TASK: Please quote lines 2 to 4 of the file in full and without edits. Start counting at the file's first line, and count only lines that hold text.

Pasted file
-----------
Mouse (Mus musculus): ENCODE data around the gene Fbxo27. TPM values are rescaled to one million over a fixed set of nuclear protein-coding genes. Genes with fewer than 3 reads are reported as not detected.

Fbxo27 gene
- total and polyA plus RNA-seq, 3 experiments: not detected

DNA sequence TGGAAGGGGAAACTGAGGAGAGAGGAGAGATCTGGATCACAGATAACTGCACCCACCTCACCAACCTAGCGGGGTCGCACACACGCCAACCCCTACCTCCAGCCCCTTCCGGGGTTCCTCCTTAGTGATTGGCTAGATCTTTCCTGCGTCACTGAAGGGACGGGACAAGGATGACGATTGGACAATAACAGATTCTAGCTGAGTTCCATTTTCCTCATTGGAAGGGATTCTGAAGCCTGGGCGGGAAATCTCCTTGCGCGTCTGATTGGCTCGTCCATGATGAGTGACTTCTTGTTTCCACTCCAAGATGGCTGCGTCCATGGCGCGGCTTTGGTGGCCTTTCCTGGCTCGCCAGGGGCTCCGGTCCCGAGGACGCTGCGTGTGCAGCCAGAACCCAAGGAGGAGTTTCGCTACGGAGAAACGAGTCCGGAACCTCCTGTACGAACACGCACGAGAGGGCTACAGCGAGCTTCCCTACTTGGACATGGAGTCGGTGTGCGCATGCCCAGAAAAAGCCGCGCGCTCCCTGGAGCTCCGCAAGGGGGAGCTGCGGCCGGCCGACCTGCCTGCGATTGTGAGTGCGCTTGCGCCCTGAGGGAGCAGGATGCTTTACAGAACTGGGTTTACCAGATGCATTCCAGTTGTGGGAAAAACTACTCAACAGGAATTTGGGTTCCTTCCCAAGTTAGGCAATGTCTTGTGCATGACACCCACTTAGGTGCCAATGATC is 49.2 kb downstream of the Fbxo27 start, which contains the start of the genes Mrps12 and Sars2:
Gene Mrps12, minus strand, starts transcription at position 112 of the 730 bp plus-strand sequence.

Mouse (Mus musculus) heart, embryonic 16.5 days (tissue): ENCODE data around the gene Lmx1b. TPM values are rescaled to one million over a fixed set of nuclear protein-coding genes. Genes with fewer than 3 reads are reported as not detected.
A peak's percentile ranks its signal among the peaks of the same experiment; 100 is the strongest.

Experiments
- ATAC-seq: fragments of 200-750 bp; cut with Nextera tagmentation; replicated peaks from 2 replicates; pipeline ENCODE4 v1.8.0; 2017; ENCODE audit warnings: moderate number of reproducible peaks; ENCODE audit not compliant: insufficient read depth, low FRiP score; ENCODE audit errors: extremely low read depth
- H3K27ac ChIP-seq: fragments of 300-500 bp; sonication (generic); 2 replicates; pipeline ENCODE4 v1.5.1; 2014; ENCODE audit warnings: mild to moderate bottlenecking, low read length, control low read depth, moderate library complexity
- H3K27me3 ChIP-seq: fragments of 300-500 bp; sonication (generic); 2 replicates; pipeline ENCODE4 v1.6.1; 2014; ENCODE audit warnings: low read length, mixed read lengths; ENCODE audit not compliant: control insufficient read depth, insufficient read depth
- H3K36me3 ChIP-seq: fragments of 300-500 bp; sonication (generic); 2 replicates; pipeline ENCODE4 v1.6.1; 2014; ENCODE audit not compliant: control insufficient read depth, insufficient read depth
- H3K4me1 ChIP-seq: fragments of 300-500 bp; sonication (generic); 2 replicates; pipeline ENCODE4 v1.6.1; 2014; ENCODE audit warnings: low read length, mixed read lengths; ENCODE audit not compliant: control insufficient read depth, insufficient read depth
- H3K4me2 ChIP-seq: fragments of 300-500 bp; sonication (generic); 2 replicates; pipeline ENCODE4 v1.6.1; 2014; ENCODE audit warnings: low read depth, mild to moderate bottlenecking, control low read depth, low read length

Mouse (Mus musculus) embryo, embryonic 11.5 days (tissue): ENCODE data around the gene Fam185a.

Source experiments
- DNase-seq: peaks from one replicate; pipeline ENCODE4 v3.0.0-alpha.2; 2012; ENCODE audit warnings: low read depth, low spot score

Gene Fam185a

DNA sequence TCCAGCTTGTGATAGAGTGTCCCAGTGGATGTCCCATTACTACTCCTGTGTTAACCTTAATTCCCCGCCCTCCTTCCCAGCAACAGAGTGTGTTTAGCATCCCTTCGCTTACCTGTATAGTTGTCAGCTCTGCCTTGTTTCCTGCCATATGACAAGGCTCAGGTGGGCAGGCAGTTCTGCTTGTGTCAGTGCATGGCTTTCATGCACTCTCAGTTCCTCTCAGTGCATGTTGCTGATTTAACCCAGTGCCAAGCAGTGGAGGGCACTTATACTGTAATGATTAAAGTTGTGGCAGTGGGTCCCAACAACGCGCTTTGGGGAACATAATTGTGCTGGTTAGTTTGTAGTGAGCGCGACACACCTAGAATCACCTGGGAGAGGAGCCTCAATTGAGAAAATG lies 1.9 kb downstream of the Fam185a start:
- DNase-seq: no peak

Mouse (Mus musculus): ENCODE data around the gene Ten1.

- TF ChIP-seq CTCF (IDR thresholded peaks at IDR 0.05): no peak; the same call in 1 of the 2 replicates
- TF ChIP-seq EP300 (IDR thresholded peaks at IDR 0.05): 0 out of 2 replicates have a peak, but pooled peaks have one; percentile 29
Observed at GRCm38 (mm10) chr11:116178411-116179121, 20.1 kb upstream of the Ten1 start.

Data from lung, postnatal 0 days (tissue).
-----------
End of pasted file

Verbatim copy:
Fbxo27 gene
- total and polyA plus RNA-seq, 3 experiments: not detected

DNA sequence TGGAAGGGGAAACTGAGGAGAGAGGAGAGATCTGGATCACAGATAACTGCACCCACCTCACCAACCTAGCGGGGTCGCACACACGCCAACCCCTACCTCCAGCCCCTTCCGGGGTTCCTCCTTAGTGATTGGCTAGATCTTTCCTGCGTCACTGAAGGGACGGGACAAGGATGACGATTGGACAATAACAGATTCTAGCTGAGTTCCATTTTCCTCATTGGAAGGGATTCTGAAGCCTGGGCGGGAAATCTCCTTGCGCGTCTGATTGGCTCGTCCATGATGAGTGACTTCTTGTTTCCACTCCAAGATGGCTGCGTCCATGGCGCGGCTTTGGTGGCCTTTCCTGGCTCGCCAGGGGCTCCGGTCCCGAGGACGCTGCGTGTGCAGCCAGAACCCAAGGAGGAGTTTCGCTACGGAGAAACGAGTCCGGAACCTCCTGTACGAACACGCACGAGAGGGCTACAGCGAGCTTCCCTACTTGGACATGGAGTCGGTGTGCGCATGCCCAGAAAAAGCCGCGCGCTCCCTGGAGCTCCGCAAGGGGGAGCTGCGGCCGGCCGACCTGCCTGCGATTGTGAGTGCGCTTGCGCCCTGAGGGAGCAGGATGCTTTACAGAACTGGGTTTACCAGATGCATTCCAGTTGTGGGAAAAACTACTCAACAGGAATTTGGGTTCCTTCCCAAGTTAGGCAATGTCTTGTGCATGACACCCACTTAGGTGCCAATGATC is 49.2 kb downstream of the Fbxo27 start, which contains the start of the genes Mrps12 and Sars2: